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Geron’s Stem Cell Program Sold

The company, which launched the first ever clinical trial for a human embryonic stem cell therapy before shuttering its stem cell arm, has finally struck a deal with BioTime.

Jef Akst
Jef Akst

Jef Akst was managing editor of The Scientist, where she started as an intern in 2009 after receiving a master’s degree from Indiana University in April 2009 studying the mating behavior of seahorses.

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WIKIMEDIA COMMONS, NISSIM BENVENISTYIn late 2011, the Geron Corp. announced that it would be discontinuing its stem cell research program, including an ongoing Phase 1 trial for a human embryonic stem cell (hESC) treatment for spinal cord injury. Nearly a year later, two former Geron CEOs expressed that their new company, the San Francisco-based BioTime, would be interested in purchasing Geron’s stem cell and regenerative medicine business.

Now, nearly another year later, the sale has gone through. The deal, announced yesterday (October 1), is “a complex stock-swapping and intellectual property deal, including a new subsidiary called Asterias Biotherapeutics Inc.,” reported the San Francisco Business Times, but in the end, BioTime has acquired all of Geron’s hESC assets and the rights to some of its stem cell lines.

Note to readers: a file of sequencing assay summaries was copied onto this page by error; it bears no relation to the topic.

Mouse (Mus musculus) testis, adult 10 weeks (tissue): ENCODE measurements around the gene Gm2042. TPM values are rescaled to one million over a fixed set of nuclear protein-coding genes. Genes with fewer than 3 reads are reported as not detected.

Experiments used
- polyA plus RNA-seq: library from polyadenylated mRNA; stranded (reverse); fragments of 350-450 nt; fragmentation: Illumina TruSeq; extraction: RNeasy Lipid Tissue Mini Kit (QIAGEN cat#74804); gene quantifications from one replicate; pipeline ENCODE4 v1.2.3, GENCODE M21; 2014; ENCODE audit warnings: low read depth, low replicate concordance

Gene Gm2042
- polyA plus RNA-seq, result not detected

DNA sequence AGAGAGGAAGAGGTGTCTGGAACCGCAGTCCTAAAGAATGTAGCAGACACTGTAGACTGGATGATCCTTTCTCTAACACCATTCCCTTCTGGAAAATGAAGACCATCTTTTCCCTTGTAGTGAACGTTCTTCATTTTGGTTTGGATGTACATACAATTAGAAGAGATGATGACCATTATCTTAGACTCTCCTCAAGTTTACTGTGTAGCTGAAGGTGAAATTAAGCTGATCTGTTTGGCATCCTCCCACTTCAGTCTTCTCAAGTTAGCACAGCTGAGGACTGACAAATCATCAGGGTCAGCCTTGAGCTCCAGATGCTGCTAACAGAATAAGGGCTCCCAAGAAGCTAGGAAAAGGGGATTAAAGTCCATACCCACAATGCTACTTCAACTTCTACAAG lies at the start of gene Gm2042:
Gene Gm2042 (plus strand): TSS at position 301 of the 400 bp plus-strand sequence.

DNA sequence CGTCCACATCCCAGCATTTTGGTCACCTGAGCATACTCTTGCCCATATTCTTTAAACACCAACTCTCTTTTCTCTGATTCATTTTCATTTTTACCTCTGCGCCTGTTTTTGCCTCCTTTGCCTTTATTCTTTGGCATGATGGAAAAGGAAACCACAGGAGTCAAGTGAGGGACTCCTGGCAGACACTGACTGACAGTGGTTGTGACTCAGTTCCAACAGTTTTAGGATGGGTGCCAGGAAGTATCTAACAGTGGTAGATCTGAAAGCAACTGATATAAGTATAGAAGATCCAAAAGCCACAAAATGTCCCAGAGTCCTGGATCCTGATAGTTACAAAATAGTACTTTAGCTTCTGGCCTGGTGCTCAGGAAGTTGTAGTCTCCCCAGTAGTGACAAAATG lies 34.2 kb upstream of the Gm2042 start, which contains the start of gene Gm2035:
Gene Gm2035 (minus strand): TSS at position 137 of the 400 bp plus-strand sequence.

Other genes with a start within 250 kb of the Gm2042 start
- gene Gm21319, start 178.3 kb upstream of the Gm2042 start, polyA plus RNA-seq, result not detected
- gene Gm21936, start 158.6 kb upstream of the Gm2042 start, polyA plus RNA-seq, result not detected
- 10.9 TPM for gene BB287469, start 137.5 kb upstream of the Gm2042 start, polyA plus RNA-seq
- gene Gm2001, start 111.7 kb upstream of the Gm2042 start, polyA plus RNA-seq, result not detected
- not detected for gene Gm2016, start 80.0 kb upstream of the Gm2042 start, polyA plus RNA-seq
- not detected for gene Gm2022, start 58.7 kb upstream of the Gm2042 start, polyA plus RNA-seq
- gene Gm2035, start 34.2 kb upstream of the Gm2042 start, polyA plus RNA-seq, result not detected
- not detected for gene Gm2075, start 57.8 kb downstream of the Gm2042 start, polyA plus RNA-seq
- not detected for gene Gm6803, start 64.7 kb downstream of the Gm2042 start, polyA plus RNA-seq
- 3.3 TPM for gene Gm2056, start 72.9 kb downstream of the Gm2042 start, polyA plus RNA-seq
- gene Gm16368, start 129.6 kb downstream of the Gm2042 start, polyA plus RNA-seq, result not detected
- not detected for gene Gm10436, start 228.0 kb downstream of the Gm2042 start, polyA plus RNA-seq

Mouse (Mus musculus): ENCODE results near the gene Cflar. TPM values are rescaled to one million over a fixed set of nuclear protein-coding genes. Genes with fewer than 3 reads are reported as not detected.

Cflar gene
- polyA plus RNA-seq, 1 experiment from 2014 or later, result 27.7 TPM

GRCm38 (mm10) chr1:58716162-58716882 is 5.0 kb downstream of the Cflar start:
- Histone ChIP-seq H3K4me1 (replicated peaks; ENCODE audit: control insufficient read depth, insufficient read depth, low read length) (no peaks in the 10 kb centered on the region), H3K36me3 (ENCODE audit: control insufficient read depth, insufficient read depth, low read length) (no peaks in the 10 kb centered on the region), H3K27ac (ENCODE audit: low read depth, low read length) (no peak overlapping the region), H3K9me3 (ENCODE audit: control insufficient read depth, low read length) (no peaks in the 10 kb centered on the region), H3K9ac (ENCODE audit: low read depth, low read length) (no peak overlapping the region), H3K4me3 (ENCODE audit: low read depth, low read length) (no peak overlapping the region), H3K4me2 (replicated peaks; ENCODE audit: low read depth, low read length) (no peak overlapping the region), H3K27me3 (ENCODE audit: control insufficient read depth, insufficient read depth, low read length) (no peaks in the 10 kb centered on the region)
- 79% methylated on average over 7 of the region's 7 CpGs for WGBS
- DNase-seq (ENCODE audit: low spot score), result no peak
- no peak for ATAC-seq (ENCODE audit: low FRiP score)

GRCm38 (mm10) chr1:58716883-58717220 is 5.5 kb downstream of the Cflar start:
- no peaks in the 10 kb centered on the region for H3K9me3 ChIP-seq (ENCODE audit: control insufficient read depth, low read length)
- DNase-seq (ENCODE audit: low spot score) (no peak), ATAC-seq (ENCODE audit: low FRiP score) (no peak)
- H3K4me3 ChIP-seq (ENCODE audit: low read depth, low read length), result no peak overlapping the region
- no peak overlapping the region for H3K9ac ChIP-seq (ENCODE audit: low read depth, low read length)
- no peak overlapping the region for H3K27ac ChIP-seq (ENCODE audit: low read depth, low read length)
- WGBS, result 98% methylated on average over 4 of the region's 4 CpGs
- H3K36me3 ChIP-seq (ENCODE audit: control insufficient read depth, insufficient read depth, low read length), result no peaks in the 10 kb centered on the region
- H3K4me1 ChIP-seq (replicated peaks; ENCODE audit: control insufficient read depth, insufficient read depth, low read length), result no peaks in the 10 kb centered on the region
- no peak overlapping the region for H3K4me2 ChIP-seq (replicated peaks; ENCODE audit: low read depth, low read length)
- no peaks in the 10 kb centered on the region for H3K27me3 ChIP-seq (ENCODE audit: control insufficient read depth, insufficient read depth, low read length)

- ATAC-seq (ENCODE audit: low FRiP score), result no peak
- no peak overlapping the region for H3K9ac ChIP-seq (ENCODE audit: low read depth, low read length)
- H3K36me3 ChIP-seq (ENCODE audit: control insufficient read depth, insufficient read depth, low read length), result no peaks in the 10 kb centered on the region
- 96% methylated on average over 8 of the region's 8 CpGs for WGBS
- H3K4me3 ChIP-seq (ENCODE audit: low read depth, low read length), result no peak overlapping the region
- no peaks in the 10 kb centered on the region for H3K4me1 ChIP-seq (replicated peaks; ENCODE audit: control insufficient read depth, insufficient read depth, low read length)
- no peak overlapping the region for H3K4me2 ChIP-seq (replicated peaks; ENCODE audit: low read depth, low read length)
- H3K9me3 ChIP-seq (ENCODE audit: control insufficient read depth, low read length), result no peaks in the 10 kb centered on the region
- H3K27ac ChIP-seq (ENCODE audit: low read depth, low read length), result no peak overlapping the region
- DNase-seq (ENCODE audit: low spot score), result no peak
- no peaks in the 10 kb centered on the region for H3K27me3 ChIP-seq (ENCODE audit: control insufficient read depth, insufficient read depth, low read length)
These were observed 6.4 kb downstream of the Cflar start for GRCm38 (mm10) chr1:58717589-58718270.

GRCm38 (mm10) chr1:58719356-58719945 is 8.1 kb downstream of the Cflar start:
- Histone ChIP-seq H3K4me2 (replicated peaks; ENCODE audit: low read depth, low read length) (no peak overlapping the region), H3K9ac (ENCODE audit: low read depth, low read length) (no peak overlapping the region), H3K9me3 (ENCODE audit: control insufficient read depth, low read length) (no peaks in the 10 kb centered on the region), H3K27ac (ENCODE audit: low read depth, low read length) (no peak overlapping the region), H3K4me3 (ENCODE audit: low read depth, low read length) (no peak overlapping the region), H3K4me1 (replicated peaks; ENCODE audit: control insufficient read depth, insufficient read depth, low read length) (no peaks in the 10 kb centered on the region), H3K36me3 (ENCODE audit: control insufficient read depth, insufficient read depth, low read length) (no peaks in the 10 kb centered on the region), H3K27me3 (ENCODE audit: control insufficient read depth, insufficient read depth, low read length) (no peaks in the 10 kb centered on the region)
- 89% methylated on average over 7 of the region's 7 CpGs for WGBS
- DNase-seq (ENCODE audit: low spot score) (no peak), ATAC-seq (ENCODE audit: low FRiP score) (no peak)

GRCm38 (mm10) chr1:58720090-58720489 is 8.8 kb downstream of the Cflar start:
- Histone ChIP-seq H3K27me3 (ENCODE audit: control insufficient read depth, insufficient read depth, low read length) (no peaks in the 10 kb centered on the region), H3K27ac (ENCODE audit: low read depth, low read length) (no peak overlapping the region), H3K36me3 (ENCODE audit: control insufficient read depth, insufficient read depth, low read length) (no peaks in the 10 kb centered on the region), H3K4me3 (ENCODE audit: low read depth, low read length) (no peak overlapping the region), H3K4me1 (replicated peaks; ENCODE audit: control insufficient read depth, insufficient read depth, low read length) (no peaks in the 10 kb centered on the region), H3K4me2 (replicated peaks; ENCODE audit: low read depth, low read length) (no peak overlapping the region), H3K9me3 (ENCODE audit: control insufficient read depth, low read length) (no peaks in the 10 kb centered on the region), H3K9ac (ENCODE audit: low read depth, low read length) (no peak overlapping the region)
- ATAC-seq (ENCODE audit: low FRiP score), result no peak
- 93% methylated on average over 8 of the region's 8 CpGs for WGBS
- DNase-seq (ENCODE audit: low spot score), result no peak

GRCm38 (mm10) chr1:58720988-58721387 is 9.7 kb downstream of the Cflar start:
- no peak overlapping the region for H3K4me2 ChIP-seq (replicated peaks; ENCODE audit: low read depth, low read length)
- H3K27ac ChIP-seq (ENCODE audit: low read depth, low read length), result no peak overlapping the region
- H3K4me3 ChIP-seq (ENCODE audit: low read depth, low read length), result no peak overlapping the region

New Asterias CEO Thomas Okarma, who was dismissed from his position as Geron president and CEO in February 2011, told the...

In exchange for these cell lines, Geron is set to receive some 6.5 million shares of Asterias, amounting to 21.4 percent stake in the subsidiary, along with undisclosed royalties in the case that the research is eventually commercialized, FierceBiotech reported.

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